In yet another embodiment of the invention, the active aerobic microbial consortia is used for immobilisation in the range of 3-5% (w/v) to obtain immobilized biosensing granules.

In another embodiment of the invention, the prepared immobilised biosensing granules are incubated for 12-24 hours at 4° C. in 0.2 M calcium chloride solution.

In another embodiment of the invention, the prepared immobilised biosensing granules are separated from the calcium chloride solution by decanting the aqueous liquid.

In another embodiment of the invention, the immobilised biosensing granules are dehydrated at 24-32° C. for a period of 2-20 hours to obtain stable biosensing granules with 5-30% moisture content.

In a further embodiment of the invention, the stable biosensing granules are incubated for 2-10 hours in 2-5% (w/v) glucose solution, at 24-32° C. to obtain active stable biosensing granules.

In yet another embodiment of the invention, the stable biosensing granules are separated from the activation media by draining out the solution.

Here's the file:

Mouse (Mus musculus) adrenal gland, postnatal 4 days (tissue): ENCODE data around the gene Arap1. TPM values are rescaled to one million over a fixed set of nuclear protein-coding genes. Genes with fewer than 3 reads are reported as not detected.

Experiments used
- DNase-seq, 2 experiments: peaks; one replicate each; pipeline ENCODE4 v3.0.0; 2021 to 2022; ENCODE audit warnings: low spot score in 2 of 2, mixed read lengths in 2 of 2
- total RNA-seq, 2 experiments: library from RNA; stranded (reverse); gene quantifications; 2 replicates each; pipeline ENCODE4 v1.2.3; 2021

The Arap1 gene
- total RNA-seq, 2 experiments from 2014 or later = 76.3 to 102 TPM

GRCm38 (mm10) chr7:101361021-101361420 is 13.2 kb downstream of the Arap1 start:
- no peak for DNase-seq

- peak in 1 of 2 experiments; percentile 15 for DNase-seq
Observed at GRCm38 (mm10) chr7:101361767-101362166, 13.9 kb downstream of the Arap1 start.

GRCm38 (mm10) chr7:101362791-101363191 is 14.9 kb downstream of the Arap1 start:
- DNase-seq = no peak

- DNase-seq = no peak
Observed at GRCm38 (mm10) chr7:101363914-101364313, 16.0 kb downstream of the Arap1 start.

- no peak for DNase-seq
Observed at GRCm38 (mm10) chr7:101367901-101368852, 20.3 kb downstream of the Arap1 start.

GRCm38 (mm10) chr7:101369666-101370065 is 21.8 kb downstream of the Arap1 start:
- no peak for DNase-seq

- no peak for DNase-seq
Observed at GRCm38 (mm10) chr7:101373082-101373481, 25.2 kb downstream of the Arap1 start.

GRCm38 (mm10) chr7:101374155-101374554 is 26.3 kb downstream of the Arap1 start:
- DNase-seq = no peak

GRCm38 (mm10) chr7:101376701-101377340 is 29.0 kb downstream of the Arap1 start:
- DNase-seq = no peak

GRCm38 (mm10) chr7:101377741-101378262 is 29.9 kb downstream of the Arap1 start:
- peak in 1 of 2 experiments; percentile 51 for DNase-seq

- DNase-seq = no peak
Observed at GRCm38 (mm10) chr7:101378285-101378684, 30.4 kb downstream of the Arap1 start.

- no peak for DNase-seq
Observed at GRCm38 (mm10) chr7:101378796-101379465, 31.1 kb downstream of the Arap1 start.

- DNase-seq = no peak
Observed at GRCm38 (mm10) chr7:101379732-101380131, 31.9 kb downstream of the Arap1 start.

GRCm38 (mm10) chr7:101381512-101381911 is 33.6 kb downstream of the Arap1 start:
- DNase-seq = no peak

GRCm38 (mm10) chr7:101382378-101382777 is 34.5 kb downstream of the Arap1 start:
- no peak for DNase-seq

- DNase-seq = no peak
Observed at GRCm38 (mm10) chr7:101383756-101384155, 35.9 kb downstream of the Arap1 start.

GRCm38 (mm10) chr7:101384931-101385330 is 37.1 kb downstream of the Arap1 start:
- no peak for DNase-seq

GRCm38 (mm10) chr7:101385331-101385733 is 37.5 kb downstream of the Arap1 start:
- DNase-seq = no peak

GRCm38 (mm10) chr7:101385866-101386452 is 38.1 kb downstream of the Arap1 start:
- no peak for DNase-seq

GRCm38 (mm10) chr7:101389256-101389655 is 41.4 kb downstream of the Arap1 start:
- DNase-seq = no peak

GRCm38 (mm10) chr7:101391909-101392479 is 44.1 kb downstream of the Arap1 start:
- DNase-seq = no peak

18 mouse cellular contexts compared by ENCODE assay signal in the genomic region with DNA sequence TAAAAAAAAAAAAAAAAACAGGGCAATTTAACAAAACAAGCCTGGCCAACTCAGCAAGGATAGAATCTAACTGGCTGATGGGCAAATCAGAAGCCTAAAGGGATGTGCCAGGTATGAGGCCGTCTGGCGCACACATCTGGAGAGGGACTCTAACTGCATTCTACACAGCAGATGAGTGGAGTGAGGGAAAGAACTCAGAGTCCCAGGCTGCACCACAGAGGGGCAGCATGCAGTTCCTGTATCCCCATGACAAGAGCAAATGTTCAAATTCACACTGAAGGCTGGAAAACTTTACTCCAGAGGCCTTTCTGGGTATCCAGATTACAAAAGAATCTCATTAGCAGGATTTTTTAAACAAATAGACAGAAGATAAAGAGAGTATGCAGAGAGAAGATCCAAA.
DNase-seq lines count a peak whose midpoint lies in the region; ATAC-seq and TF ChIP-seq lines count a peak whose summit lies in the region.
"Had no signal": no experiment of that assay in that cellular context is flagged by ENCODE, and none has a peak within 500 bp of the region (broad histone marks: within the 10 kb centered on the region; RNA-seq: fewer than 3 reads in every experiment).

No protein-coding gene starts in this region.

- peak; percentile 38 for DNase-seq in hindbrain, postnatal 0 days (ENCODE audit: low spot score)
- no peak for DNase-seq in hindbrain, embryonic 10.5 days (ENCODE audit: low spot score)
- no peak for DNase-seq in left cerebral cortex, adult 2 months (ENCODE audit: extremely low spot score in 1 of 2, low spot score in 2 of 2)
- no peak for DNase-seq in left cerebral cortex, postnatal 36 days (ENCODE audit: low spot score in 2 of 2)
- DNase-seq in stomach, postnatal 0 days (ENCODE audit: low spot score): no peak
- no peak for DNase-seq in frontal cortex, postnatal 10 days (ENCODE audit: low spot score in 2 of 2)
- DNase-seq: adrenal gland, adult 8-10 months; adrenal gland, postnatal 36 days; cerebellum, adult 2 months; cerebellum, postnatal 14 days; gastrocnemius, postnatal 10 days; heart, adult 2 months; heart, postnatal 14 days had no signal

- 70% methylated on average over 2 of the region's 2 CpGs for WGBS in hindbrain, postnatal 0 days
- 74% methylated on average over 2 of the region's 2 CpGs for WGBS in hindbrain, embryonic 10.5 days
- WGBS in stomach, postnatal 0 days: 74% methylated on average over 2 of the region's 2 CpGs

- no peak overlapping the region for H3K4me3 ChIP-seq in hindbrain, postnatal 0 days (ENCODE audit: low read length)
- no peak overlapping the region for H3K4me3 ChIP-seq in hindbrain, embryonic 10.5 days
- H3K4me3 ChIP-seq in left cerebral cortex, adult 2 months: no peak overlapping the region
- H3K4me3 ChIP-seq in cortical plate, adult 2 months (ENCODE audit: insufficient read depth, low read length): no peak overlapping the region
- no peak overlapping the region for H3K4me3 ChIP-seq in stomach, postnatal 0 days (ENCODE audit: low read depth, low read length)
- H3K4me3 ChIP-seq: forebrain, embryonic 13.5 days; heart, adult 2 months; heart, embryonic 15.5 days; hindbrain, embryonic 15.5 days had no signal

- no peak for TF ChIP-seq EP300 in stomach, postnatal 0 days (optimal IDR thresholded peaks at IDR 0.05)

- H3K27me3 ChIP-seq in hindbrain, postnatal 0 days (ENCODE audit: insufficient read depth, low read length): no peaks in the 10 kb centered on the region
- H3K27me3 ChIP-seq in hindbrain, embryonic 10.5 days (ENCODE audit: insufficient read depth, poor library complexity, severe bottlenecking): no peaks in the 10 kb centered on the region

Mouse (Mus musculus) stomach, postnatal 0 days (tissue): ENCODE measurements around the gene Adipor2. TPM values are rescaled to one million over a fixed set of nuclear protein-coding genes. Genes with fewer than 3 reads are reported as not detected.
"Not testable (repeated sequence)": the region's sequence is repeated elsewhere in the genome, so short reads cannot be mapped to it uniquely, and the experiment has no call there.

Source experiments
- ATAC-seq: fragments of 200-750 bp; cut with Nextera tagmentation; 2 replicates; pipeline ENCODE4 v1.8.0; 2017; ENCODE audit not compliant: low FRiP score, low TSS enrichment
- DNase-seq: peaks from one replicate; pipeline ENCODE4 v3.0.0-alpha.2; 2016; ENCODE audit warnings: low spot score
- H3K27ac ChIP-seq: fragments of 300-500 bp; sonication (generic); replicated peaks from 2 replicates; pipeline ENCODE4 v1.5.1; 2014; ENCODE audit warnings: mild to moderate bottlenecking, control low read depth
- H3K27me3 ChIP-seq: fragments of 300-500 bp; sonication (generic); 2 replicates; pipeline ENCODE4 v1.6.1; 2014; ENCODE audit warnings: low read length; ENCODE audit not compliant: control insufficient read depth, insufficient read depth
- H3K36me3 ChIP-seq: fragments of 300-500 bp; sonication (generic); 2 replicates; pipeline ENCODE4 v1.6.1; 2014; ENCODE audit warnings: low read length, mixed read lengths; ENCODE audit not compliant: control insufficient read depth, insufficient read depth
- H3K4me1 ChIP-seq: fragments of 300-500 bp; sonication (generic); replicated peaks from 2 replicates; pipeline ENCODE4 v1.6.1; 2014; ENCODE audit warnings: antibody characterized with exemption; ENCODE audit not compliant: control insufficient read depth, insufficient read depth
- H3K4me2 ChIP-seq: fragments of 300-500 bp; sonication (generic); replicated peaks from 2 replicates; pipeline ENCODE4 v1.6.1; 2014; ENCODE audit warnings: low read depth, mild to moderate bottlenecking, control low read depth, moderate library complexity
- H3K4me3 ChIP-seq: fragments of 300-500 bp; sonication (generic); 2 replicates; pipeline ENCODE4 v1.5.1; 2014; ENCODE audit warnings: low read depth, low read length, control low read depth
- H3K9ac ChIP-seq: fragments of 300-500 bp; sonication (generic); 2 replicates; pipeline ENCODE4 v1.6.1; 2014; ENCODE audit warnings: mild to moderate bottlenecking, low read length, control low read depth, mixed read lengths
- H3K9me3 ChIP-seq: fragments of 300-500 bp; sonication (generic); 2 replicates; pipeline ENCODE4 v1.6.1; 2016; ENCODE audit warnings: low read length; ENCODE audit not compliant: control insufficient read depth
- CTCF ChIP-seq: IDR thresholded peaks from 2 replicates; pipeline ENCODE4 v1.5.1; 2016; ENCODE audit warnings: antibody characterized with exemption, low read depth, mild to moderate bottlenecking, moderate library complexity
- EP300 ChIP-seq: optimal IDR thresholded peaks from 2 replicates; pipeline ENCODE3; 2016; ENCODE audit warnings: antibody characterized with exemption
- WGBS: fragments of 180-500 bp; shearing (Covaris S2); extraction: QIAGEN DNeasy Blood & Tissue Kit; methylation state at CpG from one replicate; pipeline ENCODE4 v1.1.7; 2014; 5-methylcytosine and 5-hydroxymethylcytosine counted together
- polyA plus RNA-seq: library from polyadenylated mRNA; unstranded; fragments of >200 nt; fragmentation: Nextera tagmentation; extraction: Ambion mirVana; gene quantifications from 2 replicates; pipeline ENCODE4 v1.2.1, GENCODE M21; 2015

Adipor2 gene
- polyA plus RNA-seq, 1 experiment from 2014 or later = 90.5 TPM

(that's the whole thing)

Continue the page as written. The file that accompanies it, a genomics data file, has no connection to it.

In a further embodiment of the invention, the residual dissolved oxygen content of the effluent is measured using oxygen probe before and 2-6 hours of addition of activation stable biosensing granules in the range of from 2-5% (w/v).

The present invention also relates to a method for the estimation of the biotreatability of an effluent using the biosensing granules of claim 1 wherein the effluent is characterized as highly biotreatable if the dissolved oxygen consumption rate by the activated biosensing granules is more than 2 mg/l, medium when the siad oxygen consumption rate is between 1.0 to 2.0 mg/l, and low when the oxygen consumption rate is less than 1.0 mg/l.